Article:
i am on a train back from d.c.
i spent the week working on my play, jump, at the kennedy center.
the week was amazing.
but as i sit here, just miles from nyc, i am struck with one memory in particular.
a black actor came up to me after the reading of my play. i had gone up to introduce myself to him earlier in the day when i learned we had a mutual friend. when i turned to him i saw that he had tears in his eyes. my play is sad so i thought that may be it. but as he spoke, and i am paraphrasing, he expressed how wonderful it was to see black actors able to play roles that dealt with grief and family in a real, non-stereotypical way. we don't always get to play those roles.
we don't always get to see ourselves in this light.
all week, at lunch meetings with different groups of theater folk, i said that one of my aims was to create work that showed people of color living their lives, dealing with the same things that white characters have always gotten to unpack. i wanted to create roles for people like me. people who hurt and who harm and who laugh and who cry and who are complicated and who are people of color.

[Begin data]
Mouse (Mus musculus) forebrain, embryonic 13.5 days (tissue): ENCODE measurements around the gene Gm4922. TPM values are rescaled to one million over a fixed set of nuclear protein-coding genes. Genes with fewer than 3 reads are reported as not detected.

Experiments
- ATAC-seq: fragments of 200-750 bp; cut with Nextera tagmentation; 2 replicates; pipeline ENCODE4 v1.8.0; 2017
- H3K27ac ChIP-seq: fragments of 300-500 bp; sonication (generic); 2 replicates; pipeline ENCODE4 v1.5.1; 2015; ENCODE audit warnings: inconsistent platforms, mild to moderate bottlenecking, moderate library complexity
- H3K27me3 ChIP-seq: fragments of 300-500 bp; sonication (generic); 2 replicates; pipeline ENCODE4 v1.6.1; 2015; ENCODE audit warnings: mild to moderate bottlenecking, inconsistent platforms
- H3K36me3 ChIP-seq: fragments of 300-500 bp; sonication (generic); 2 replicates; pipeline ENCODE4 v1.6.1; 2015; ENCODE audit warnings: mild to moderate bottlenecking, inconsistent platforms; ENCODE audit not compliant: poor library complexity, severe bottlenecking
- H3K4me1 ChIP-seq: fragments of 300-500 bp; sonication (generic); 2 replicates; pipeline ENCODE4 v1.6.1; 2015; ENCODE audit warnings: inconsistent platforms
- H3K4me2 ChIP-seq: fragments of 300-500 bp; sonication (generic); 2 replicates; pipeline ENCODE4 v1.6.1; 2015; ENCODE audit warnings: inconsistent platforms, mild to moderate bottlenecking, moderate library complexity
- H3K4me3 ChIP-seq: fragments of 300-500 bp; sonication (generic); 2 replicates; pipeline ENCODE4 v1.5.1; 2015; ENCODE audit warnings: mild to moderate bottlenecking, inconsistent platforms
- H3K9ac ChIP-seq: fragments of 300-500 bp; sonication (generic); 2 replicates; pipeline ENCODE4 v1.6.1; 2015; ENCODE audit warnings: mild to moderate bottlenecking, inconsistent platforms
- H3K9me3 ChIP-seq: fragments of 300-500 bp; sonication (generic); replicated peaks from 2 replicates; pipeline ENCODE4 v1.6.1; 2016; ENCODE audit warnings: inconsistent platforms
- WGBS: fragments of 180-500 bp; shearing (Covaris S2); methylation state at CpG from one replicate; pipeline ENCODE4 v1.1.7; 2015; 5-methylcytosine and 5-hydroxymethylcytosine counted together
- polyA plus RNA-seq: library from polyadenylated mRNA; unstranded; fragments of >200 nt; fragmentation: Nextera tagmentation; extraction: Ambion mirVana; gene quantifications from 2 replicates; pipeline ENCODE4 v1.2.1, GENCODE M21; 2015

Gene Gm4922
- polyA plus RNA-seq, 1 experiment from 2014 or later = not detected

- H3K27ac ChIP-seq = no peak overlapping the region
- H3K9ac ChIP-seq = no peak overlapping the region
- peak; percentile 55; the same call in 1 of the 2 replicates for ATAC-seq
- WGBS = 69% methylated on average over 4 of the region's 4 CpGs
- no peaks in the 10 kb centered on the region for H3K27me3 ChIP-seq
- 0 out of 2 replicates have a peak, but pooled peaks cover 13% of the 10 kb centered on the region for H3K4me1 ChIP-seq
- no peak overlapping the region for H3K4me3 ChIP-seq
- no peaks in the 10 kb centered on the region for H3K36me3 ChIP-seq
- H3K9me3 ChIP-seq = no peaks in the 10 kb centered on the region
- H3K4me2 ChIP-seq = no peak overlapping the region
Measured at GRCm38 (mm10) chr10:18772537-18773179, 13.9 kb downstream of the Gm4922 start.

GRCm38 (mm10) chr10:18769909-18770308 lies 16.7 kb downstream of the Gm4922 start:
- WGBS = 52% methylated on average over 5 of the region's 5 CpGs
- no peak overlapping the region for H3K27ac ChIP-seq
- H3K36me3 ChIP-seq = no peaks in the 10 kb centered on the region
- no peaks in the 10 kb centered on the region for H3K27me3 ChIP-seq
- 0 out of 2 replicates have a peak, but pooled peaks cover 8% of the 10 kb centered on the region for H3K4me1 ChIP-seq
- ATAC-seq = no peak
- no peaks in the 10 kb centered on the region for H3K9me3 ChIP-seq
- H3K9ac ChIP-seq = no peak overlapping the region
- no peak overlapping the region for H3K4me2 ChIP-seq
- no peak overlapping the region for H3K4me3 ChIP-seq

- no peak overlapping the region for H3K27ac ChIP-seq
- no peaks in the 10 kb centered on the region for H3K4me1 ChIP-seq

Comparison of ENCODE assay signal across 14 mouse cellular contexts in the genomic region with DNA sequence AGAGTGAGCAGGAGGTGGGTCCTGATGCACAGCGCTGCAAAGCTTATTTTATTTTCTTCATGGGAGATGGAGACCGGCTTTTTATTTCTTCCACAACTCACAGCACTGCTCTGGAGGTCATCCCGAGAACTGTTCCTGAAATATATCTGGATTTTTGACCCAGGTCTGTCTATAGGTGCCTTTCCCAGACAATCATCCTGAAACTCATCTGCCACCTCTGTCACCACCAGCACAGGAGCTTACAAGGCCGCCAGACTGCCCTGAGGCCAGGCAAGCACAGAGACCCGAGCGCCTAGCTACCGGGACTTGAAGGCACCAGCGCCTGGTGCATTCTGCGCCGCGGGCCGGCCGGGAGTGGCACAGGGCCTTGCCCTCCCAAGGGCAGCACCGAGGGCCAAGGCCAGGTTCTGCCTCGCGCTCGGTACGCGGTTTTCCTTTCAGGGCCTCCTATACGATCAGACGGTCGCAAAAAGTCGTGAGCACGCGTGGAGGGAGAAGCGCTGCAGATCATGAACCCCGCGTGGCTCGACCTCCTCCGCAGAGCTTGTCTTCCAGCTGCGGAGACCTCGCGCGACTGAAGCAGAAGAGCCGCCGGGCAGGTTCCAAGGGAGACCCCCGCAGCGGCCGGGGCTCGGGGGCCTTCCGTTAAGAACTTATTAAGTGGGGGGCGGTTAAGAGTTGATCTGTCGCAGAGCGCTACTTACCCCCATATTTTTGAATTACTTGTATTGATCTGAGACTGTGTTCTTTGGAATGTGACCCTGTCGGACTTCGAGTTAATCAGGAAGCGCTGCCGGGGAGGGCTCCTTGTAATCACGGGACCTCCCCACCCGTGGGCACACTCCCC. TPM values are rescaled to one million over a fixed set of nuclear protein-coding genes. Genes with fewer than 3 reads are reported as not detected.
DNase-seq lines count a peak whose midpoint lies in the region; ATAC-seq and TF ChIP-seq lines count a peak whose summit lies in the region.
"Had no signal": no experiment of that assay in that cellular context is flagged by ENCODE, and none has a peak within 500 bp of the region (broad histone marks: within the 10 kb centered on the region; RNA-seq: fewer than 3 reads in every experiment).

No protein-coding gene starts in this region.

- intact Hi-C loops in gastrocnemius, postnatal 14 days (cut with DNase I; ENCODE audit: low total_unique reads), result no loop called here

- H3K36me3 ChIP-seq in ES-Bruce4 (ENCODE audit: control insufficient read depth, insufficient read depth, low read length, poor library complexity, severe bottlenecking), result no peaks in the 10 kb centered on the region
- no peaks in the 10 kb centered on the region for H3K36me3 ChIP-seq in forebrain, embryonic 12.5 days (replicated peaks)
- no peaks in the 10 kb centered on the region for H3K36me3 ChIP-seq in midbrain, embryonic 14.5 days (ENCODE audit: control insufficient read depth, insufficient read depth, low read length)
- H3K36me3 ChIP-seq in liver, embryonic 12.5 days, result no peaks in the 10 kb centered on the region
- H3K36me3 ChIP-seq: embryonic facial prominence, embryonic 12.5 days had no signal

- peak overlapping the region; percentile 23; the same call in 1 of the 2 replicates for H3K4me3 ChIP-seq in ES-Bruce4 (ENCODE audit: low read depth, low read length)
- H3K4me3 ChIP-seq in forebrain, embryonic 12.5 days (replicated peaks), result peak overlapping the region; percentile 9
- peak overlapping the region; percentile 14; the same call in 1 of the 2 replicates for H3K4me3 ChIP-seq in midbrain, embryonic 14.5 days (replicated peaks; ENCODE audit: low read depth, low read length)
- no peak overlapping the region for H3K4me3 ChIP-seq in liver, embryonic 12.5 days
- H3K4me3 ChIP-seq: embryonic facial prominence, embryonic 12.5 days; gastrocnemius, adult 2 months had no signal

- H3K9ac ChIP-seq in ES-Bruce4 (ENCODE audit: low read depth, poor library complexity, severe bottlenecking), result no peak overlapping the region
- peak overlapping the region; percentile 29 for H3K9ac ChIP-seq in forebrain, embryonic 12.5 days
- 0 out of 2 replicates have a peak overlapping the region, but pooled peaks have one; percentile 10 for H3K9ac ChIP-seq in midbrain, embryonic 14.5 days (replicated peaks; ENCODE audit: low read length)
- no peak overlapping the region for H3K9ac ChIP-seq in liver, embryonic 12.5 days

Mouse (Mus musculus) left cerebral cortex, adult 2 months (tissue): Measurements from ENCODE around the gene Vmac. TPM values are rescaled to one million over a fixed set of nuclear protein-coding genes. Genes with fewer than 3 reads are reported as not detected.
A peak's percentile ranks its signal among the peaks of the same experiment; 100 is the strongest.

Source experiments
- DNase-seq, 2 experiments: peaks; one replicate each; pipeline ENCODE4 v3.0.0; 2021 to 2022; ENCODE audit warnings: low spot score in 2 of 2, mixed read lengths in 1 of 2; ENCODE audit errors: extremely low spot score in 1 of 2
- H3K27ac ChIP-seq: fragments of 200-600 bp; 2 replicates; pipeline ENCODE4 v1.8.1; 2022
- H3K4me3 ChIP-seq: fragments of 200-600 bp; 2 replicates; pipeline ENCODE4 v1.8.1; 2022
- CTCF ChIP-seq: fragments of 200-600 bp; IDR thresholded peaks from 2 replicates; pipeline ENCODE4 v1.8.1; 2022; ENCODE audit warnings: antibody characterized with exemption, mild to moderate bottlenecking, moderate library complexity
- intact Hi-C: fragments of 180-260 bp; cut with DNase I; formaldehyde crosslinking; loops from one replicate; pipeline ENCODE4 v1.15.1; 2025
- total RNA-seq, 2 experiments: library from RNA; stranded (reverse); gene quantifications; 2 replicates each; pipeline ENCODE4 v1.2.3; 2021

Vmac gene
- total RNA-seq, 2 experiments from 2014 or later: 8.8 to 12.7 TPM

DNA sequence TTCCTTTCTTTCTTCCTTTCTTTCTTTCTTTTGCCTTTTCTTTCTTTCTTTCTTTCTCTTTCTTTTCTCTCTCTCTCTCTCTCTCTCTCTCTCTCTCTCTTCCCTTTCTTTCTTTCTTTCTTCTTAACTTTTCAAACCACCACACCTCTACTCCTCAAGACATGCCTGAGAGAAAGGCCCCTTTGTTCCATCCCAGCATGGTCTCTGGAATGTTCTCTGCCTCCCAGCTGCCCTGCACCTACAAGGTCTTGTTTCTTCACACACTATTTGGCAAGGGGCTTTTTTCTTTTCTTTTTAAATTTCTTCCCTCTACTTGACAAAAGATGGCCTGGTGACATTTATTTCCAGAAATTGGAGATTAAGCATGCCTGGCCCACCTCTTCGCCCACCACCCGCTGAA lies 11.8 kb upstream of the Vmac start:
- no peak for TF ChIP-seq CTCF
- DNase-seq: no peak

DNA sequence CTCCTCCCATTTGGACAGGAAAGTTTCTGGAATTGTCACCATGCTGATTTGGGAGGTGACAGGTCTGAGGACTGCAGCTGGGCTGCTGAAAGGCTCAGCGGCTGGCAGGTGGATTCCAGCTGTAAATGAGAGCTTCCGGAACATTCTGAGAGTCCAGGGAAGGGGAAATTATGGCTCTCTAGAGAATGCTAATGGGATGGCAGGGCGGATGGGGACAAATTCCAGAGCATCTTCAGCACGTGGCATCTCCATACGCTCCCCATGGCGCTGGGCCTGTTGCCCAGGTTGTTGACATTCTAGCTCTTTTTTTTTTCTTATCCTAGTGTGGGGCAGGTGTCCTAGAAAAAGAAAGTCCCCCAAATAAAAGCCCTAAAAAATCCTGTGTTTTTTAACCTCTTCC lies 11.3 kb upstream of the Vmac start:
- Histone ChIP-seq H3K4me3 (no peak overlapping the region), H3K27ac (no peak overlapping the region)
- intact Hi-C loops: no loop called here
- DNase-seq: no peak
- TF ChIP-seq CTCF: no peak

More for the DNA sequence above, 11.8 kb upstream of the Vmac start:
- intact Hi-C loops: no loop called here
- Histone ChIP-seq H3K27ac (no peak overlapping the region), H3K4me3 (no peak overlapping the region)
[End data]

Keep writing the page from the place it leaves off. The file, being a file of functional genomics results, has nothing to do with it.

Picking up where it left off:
i've been saying this but it didn't hit me how important and how committed i am to that until this actor came up to me. as a playwright, i am tasked with the job of creating the world, creating the container, posing the question, crafting the situation...and what a powerful job that is. what a magical job that is.
what an important job that is.
this past week at the kennedy center was really great. one day i'll have to write about it. but for now, know i learned once again why i am doing this.
why it is important to push past my comfort zone and get my work out there.
because it matters. we matter. our stories matter.
and i am so incredibly grateful that i am able to be one of our storytellers.